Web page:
She said she was not going to 'rush' her decision and would consider the evidence over the summer.
Her comments come after the House of Lords was last week told the Home Office will not launch an inquiry into police actions in the clash with miners until all investigations into the Hillsborough disaster are concluded.
Some officers and police staff were involved in the aftermath of both incidents.
Around 10,000 strikers and 5,000 police officers clashed at a coking plant in Orgreave during the national miners' strike in June 1984, leaving around 120 officers and pickets injured.
A total of 95 miners were charged following the clash but their trials collapsed.
Ms Rudd said the issue of whether to order a public inquiry into the Battle of Orgreave is 'one of the most important issues' she has to deal with.
She said: "You will know that this Government has not been slow in looking at historical cases. There have been Labour governments and there have been Conservative governments since 1984, but it is this Government that is taking the campaign very seriously.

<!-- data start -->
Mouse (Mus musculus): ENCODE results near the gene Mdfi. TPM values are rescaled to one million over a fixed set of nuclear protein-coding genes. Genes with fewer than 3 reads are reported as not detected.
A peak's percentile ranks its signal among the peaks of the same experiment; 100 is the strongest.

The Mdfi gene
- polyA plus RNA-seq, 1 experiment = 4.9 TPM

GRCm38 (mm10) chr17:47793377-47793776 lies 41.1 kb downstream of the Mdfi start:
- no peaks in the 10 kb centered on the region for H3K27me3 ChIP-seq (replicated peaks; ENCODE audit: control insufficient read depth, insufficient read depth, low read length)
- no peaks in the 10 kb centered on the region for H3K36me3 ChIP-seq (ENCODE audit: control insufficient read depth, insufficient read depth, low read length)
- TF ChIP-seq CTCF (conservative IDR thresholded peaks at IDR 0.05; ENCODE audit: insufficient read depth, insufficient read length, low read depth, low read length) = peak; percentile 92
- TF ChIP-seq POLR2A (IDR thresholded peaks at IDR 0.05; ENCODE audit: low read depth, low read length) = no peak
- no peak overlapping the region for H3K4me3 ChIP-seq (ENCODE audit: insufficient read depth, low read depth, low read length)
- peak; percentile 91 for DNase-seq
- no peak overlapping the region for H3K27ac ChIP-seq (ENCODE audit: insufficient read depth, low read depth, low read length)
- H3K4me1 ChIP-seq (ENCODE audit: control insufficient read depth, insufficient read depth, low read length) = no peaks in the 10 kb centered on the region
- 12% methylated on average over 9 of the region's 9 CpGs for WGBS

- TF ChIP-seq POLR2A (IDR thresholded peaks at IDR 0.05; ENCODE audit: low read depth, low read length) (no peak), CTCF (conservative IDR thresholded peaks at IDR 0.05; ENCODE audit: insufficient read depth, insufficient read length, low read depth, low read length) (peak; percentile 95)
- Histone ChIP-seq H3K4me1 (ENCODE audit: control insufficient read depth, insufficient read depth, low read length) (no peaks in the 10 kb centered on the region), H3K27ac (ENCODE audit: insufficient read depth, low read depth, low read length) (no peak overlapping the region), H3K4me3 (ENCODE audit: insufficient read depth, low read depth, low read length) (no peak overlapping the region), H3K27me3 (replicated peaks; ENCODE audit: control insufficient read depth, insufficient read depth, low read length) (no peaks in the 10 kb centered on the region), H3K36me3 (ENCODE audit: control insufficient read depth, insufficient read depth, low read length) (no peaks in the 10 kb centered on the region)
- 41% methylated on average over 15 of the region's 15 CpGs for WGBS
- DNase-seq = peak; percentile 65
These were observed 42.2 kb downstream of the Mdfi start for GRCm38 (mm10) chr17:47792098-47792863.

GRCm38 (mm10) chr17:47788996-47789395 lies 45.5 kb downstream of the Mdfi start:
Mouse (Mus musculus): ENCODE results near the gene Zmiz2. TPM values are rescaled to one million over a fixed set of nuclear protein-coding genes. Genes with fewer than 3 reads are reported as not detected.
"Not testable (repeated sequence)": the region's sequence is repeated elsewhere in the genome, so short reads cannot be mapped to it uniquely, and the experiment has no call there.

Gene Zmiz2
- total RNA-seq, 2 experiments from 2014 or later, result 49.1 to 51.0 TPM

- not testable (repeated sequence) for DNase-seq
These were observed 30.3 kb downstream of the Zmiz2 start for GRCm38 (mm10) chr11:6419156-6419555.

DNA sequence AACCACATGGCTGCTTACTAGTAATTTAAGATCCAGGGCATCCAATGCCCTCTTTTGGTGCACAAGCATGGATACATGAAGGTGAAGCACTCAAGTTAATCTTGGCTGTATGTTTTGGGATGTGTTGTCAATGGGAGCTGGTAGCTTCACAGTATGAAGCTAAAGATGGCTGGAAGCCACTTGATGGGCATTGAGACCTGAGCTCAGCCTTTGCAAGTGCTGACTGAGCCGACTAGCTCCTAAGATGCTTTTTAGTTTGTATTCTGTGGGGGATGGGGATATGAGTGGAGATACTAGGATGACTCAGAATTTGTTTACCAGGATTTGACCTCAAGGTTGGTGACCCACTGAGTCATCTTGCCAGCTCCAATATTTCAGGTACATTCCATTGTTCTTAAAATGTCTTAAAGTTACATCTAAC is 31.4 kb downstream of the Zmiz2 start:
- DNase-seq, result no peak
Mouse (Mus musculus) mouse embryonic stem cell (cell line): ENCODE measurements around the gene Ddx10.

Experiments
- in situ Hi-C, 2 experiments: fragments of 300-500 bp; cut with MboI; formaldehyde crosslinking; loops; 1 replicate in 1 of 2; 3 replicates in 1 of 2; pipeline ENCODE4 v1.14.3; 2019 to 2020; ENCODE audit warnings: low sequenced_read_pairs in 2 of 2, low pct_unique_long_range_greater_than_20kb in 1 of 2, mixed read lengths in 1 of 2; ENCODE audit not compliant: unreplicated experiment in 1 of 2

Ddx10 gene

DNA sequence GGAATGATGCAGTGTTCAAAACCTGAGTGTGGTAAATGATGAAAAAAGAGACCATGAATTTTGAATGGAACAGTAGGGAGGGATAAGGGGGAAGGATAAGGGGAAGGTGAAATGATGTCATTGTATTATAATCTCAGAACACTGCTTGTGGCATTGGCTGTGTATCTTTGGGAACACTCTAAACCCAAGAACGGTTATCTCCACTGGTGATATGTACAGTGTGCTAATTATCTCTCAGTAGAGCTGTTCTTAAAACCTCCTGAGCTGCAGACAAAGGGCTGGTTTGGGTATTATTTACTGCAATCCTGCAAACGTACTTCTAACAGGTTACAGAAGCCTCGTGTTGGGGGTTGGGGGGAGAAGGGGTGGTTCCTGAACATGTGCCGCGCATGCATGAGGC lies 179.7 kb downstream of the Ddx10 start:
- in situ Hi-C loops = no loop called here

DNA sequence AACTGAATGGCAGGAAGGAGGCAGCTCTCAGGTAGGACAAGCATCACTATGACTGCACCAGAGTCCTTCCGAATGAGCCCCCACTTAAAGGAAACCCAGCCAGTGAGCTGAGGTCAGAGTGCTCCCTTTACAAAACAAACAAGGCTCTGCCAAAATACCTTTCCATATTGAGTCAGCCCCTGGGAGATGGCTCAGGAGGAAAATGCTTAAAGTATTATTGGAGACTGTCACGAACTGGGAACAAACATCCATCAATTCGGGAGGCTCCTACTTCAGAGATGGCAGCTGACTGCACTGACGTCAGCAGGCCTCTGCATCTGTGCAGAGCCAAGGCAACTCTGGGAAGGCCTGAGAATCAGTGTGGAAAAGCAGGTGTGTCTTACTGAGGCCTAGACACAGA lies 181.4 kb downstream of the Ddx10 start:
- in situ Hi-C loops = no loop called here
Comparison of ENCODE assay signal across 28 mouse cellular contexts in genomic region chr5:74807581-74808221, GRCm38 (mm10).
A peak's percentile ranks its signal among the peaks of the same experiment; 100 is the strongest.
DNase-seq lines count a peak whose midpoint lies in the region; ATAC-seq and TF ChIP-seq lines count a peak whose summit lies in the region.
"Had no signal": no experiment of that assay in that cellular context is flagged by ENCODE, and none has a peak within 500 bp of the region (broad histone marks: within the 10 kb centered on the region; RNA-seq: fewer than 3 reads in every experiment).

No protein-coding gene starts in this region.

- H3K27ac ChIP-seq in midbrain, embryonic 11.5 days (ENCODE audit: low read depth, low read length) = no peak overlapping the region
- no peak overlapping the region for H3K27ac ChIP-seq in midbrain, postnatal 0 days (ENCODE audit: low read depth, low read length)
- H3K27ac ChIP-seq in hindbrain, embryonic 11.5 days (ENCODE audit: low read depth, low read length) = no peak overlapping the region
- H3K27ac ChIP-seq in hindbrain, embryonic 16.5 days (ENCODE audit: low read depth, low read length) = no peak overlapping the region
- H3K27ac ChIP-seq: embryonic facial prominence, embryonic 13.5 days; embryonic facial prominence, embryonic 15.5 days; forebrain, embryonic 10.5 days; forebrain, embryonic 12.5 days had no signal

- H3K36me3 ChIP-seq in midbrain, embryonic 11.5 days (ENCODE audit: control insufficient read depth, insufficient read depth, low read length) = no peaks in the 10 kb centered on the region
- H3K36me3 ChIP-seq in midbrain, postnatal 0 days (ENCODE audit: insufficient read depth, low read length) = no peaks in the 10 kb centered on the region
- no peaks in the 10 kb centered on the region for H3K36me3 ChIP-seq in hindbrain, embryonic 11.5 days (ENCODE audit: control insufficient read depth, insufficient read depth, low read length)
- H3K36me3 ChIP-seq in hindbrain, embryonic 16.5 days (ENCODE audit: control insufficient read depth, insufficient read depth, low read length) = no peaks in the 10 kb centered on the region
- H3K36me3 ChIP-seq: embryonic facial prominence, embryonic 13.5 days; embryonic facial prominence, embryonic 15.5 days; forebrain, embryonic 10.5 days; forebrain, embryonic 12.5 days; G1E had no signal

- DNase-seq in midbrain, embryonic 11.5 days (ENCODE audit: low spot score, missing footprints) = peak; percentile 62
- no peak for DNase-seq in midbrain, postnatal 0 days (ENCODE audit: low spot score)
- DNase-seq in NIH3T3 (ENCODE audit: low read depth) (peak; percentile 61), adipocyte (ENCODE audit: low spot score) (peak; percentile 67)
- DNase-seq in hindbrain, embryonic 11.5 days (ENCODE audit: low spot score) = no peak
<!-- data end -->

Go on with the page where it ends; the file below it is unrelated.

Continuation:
"I will not resile from that. I have told the campaign that I will look at the evidence that I have; they submitted it at the end of last year - it is a substantial file.
"It is because I take it so seriously that I am not going to rush it. It would be a mistake to do it today.
"What I am going to do is look at it over the summer and meet with the campaign group in September, and reach a decision after that.
"We take it very seriously on this side of the House and will reach a proper conclusion when I have looked at all the evidence."
Campaigners have long called for an inquiry into the incident, with South Yorkshire Police facing claims that officers used 'excessive force' against picketing miners at Orgreave and manipulated statements afterwards.
Tory former minister Sir Eric Pickles said the future of South Yorkshire Police is 'clearly linked' to Orgreave.
He said: "These allegations are historic but if you bring them all together with some more contemporary problems it seems to be a force that institutes dysfunctionality.
"Surely you now must look at the future function of South Yorkshire Police management and not shy away from any fundamental reorganisation?"
Home Secretary Ms Rudd said: "You will not be surprised to hear that we are doing exactly that."
Alec Shelbrooke, Tory MP for Elmet and Rothwell, said the South Yorkshire Police name 'now does a disservice to the honest, hard-working officers who put themselves in the front line'.
He asked Ms Rudd to consider that the 'time has come to reorganise Yorkshire policing and remove the name South Yorkshire Police'.
Ms Rudd replied: "I can tell you that there has been new leadership which has made clear commitment to address issues within South Yorkshire."